Search Education. Lesson Plans Picking the right search terms Beginner Pick the best words to use in academic searching, whether students are beginning with a full question or a topic of just a few words. View lesson Blended Learning: Strategies for Engagement There are methods and models for implementing blended learning -- from the flipped classroom, to the flex model. All of them are on the continuum of just how much time is spent online and in the online classroom. Blended Learning can provide a unique way of not only engaging students in collaborative work and projects, but also personalizing and individualizing instruction for students. However, there is still one piece that is missing from a great blended learning environment: engagement! As an experienced online teacher of both K-12 and higher education students, I am familiar with the challenges of engaging students in virtual work.

Learning theories timeline: key ideas from educational psychology This interactive learning theories timeline highlights 50 key ideas or research papers related to nine key theories which can inform the design of blended and online learning in Higher Education. My choice of these nine theories stems from a synthesis of three major books on learning theories: Schunk (2020), Lefrançois (2019) and Harasim (2017). You may find the first post in this learning theories series ‘What are learning theories and why are they important for learning design?’ useful when interacting with this timeline. If you found this post useful, please consider sharing on Twitter: If you have any comment or question, then feel free to tweet or to direct message me: Universal Design for Learning Universal Design for Learning (UDL) is an educational framework based on research in the learning sciences, including cognitive neuroscience, that guides the development of flexible learning environments and learning spaces that can accommodate individual learning differences.[1] Universal Design for learning is a set of principles that allow teachers with a structure to develop instructions to meet the diverse needs of all learners. Recognizing that the way individuals learn can be unique, the UDL framework, first defined by David H. Rose, Ed.D. of the Harvard Graduate School of Education and the Center for Applied Special Technology (CAST) in the 1990s,[2] calls for creating curriculum from the outset that provides:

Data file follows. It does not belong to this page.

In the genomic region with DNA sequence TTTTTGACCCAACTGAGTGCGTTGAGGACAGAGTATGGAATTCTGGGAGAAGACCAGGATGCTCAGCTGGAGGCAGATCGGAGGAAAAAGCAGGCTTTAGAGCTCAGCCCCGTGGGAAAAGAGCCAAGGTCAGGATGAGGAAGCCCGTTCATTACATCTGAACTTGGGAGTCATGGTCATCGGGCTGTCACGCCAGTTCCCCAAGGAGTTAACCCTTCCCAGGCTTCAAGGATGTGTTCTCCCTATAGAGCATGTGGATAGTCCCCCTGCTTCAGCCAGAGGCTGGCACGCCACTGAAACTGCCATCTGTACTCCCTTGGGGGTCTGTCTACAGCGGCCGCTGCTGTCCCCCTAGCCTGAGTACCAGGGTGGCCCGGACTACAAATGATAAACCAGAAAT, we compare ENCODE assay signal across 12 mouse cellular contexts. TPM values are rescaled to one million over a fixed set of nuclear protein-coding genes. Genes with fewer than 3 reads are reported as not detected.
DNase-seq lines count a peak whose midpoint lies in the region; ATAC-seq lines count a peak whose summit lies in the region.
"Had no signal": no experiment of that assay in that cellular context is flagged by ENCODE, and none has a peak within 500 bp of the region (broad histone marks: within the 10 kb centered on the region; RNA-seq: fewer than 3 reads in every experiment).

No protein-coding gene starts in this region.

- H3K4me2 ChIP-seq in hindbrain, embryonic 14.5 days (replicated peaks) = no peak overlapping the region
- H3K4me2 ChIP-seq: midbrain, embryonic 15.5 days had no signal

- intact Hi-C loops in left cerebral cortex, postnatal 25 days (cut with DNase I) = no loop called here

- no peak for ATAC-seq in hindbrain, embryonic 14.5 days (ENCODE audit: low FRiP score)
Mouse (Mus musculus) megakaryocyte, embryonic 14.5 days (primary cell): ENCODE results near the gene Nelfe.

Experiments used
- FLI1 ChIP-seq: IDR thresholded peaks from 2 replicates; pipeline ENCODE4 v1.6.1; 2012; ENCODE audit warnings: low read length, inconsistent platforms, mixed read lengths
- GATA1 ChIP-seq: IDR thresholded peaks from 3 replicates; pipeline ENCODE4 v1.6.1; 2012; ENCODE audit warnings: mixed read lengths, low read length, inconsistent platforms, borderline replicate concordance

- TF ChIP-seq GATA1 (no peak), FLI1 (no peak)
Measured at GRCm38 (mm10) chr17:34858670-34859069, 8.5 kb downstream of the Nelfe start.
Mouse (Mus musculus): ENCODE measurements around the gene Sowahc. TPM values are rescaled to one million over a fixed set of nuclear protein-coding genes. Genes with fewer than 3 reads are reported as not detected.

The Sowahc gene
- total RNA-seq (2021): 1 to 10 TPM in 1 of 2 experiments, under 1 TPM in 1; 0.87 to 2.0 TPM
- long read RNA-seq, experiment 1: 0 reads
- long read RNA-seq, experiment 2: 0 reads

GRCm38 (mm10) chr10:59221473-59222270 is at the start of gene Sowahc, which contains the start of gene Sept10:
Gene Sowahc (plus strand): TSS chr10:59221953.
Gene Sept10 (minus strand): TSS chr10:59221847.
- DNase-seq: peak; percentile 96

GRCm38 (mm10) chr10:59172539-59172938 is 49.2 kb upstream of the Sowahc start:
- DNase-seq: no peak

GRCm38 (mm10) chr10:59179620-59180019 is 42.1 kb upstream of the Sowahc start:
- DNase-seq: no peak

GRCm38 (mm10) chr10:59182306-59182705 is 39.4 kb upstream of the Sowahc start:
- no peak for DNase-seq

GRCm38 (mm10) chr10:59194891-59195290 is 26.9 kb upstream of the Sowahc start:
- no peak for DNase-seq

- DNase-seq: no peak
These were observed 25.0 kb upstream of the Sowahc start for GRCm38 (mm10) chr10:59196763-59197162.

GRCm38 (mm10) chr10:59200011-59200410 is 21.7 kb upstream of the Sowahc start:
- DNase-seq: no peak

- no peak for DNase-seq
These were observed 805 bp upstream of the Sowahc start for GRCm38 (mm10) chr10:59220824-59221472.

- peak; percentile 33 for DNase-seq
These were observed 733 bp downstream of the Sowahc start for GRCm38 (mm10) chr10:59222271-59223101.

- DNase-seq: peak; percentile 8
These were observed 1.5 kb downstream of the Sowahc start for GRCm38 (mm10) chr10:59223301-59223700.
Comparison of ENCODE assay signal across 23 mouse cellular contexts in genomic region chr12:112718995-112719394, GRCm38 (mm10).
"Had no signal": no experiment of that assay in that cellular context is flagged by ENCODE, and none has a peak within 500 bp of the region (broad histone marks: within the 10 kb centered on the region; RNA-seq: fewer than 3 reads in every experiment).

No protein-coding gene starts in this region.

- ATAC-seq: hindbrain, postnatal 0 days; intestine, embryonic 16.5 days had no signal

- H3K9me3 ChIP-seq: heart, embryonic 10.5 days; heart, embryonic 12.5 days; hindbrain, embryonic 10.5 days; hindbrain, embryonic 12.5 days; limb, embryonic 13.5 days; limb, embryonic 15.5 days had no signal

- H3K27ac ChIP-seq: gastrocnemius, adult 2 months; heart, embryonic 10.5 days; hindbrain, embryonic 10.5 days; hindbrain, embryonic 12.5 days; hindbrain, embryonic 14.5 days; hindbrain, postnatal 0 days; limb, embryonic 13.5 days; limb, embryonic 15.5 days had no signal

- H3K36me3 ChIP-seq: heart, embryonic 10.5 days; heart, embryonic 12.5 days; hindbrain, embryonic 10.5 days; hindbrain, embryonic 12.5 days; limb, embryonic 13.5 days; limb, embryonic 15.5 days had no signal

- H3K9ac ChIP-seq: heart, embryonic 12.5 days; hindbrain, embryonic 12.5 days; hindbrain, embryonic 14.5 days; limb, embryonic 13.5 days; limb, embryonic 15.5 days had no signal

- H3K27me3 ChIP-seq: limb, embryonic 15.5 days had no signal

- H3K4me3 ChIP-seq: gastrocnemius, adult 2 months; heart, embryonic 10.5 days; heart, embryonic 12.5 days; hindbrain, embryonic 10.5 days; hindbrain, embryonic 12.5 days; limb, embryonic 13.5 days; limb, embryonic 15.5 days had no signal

A beginner’s guide to Minecraft in an elementary classroom “What’s it called again, Craftmine?” I wondered aloud with a confused look on my face to a classroom full of nine year olds, playing dumb the whole time. “It’s MINECRAFT!” they all yelled back in unison, smiling and laughing at how out-of-touch their teacher was with their world.

Blended Learning Definitions - Christensen Institute : Christensen Institute The definition of blended learning is a formal education program in which a student learns: at least in part through online learning, with some element of student control over time, place, path, and/or pace;at least in part in a supervised brick-and-mortar location away from home;and the modalities along each student’s learning path within a course or subject are connected to provide an integrated learning experience. The majority of blended-learning programs resemble one of four models: Rotation, Flex, A La Carte, and Enriched Virtual. The Rotation model includes four sub-models: Station Rotation, Lab Rotation, Flipped Classroom, and Individual Rotation.

Thinking Together, University of Cambridge » Projects A typical outline for session s: 9.30 – 10.30 am: Neil Mercer: Keynote What research tells us about the impact of talk in the classroom. Interthinking – what it is and why it is important.